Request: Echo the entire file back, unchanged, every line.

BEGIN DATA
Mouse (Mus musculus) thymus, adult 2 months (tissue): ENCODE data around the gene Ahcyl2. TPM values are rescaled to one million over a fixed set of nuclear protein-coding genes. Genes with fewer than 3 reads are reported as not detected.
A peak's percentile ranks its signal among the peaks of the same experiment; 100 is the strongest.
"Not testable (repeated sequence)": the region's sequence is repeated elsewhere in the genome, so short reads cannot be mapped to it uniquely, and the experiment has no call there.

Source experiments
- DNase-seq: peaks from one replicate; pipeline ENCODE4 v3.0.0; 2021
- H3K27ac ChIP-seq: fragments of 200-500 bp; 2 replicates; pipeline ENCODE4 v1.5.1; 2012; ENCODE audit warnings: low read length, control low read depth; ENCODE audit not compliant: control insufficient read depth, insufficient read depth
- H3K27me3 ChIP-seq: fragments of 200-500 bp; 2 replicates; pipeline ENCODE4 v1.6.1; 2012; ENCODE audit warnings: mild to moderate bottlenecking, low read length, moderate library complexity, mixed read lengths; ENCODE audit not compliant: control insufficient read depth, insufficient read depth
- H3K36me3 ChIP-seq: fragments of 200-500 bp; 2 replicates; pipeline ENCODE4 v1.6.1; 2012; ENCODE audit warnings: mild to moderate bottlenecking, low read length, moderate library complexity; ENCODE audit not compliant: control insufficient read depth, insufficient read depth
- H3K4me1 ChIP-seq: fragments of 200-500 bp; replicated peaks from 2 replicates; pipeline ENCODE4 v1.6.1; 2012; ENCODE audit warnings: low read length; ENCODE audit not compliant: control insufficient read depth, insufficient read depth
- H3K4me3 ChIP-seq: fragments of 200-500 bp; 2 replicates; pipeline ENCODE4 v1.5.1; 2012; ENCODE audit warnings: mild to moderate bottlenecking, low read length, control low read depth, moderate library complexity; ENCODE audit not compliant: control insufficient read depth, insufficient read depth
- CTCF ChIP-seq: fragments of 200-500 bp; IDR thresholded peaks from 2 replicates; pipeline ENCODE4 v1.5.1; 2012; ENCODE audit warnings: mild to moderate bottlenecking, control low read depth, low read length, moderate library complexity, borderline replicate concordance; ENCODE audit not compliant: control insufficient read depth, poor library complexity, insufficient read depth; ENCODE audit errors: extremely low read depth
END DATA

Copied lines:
Mouse (Mus musculus) thymus, adult 2 months (tissue): ENCODE data around the gene Ahcyl2. TPM values are rescaled to one million over a fixed set of nuclear protein-coding genes. Genes with fewer than 3 reads are reported as not detected.
A peak's percentile ranks its signal among the peaks of the same experiment; 100 is the strongest.
"Not testable (repeated sequence)": the region's sequence is repeated elsewhere in the genome, so short reads cannot be mapped to it uniquely, and the experiment has no call there.

Source experiments
- DNase-seq: peaks from one replicate; pipeline ENCODE4 v3.0.0; 2021
- H3K27ac ChIP-seq: fragments of 200-500 bp; 2 replicates; pipeline ENCODE4 v1.5.1; 2012; ENCODE audit warnings: low read length, control low read depth; ENCODE audit not compliant: control insufficient read depth, insufficient read depth
- H3K27me3 ChIP-seq: fragments of 200-500 bp; 2 replicates; pipeline ENCODE4 v1.6.1; 2012; ENCODE audit warnings: mild to moderate bottlenecking, low read length, moderate library complexity, mixed read lengths; ENCODE audit not compliant: control insufficient read depth, insufficient read depth
- H3K36me3 ChIP-seq: fragments of 200-500 bp; 2 replicates; pipeline ENCODE4 v1.6.1; 2012; ENCODE audit warnings: mild to moderate bottlenecking, low read length, moderate library complexity; ENCODE audit not compliant: control insufficient read depth, insufficient read depth
- H3K4me1 ChIP-seq: fragments of 200-500 bp; replicated peaks from 2 replicates; pipeline ENCODE4 v1.6.1; 2012; ENCODE audit warnings: low read length; ENCODE audit not compliant: control insufficient read depth, insufficient read depth
- H3K4me3 ChIP-seq: fragments of 200-500 bp; 2 replicates; pipeline ENCODE4 v1.5.1; 2012; ENCODE audit warnings: mild to moderate bottlenecking, low read length, control low read depth, moderate library complexity; ENCODE audit not compliant: control insufficient read depth, insufficient read depth
- CTCF ChIP-seq: fragments of 200-500 bp; IDR thresholded peaks from 2 replicates; pipeline ENCODE4 v1.5.1; 2012; ENCODE audit warnings: mild to moderate bottlenecking, control low read depth, low read length, moderate library complexity, borderline replicate concordance; ENCODE audit not compliant: control insufficient read depth, poor library complexity, insufficient read depth; ENCODE audit errors: extremely low read depth